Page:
The Super Bowl Is Stephen Colbert’s Opening Act, and He’s Ready to Make the Most of It

Sunday may bring his biggest audience ever

CBS should have no problem drawing at least 110 million viewers to its Super Bowl 50 broadcast on Feb. 7, but the network has even grander ambitions for what could turn out to be a record-breaking audience. For the first time, the network has given over its coveted post-Super Bowl slot not to one of its prime-time series, but to The Late Show with Stephen Colbert, the biggest spotlight ever for a late-night broadcast.

It's a huge vote of confidence in—and an even bigger opportunity for—Colbert, who has accomplished nearly everything that CBS hoped for since he left Comedy Central's The Colbert Report, on which he satirized conservative hosts like Bill O'Reilly for nine years, to take over for David Letterman, who retired last May. Since launching in September, The Late Show with Stephen Colbert has grown 18 percent in total viewers (3.16 million), 67 percent in adults 18-34 and 60 percent in adults 18-49 (0.8 rating) versus last season, and has overtaken Jimmy Kimmel Live as the No. 2 show in adults 18-49. (The Tonight Show Starring Jimmy Fallon remains comfortably in the lead this season, with 3.88 million total viewers and a 1.09 demo rating.) Most importantly, Colbert has made late night a lucrative daypart once again for CBS. During the fall, the network doubled its Late Show ad rates from a year earlier, according to SQAD NetCosts.

Sunday's live show will be all about the Super Bowl, Colbert says.Andrew Eccles

The network hopes Sunday's broadcast will continue Colbert's momentum and help The Late Show gain even more ground on Fallon. "It's going to be the greatest late-night, post-Super Bowl show ever," said Colbert of the episode, which will feature Tina Fey, Will Ferrell, Margot Robbie, Key & Peele, and at least one surprise guest. "The only, but also the greatest."

As he prepares for his post-Super Bowl debut, Colbert talks about how The Late Show has evolved since September, his biggest fear about moving to CBS, why he loves brand integrations and which other late-night host he is "jealous" of.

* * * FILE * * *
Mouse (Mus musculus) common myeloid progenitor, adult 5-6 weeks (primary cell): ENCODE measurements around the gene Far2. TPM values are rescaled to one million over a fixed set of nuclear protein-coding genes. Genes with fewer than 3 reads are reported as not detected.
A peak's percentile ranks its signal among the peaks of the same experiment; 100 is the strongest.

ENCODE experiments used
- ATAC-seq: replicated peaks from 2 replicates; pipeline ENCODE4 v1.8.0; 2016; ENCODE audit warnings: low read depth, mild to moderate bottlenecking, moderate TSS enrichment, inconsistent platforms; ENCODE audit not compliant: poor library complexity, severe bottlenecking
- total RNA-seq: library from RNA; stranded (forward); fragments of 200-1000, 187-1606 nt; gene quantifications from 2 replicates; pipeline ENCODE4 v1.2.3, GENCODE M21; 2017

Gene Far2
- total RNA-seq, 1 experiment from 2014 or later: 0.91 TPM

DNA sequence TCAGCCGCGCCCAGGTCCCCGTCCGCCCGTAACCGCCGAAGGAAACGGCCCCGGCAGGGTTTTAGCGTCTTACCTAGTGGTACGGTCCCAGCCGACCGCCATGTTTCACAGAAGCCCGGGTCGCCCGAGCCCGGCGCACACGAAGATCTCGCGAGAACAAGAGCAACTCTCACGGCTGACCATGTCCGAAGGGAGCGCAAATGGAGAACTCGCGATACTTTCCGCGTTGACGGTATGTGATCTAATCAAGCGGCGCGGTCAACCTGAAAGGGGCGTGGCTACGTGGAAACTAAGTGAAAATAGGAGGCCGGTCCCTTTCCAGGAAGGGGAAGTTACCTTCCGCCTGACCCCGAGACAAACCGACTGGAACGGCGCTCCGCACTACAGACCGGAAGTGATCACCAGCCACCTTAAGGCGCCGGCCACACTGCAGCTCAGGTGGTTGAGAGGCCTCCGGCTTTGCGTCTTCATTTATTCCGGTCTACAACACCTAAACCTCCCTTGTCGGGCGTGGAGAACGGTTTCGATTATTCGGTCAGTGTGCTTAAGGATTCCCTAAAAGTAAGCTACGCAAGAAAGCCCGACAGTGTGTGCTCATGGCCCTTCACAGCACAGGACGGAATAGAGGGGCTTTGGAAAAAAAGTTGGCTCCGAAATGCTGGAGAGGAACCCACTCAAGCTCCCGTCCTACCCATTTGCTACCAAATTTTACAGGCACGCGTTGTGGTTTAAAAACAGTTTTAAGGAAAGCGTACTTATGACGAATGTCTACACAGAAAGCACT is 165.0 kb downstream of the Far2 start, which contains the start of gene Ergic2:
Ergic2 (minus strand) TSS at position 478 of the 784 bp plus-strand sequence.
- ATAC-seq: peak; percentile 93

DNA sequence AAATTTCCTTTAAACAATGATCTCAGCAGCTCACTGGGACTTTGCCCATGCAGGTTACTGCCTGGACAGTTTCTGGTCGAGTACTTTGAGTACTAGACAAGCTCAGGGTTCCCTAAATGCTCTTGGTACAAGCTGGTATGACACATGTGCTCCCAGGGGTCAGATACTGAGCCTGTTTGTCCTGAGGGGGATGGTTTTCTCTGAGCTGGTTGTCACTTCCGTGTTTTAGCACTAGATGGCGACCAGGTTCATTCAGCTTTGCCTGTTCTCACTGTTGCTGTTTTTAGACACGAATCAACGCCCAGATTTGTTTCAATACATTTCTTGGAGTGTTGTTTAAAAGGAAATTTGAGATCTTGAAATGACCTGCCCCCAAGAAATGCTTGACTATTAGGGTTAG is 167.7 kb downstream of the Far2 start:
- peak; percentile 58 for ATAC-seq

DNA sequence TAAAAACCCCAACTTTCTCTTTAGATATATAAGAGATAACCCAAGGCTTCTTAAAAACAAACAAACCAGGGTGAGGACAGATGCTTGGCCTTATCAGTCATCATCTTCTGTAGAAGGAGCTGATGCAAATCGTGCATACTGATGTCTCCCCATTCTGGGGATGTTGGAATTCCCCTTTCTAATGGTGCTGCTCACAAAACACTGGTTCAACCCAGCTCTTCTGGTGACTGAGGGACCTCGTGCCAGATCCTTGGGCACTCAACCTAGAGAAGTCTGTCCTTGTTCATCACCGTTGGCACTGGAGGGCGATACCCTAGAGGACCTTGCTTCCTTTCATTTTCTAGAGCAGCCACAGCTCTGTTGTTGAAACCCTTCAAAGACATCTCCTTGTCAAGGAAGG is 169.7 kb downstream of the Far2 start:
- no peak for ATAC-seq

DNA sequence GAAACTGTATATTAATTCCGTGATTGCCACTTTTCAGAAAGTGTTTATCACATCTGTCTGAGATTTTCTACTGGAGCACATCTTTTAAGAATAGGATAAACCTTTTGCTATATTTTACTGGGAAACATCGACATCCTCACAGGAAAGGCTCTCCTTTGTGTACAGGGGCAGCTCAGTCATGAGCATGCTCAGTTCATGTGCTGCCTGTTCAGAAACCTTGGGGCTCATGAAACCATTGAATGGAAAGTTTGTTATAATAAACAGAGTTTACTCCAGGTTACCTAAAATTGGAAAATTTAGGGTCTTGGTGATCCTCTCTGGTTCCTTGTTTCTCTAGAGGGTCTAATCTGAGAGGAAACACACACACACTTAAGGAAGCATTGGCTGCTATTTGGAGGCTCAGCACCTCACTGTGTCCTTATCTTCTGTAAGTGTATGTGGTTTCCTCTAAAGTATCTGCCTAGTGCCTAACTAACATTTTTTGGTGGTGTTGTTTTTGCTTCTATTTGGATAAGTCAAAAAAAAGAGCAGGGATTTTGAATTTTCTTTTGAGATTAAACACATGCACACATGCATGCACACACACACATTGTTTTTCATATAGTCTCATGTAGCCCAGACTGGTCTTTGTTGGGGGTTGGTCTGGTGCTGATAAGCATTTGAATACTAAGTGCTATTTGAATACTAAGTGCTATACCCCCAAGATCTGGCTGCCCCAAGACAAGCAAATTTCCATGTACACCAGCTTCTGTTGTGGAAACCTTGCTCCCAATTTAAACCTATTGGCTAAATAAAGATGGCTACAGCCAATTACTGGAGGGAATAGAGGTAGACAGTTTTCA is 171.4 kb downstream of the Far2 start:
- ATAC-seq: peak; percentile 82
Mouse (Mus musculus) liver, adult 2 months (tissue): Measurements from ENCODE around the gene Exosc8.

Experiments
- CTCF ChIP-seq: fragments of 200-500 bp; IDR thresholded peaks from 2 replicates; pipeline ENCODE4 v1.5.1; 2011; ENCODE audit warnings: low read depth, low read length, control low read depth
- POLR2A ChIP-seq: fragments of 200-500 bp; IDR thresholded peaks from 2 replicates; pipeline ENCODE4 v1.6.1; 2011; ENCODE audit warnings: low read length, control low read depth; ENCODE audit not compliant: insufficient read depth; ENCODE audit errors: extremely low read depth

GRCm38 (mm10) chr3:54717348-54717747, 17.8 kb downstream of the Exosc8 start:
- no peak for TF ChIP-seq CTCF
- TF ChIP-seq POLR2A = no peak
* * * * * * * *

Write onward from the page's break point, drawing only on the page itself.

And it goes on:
Adweek: Why are you doing the post-Super Bowl show from New York as opposed to near the game in San Francisco?

Stephen Colbert: I think a live show is hard enough, and you want to do it in friendly confines. Also, I don't know if you've seen what we've done to the Ed Sullivan Theater, but we're like a family that bought a beach house. We're not going on vacation anywhere until we get our money out of the beach house.

What do you have planned for the show?

Everything's about Super Bowl. We'll do our live analysis, and we'll have our live analysis of the most important thing: who won the commercials. And we'll have our own Super Bowl commercial. We'll be watching the game and writing the show as we go. We practiced doing the Patriots-Broncos [AFC Championship game] because that's something we've never done before. We've written jokes live about an election, but how do you write jokes about a Super Bowl? We've got to turn the jokes around in 20 minutes.

For many of those viewers, it will be the first time they've seen your show.

Oh, yeah. It's 10 times our audience, and I want people to see an indicative show because I really like our show. And I don't want to bait and switch. If you like what you saw, tomorrow is going to be a different subject, but this is what you're going to get.

This will likely be the largest audience you'll ever have. Are you nervous?

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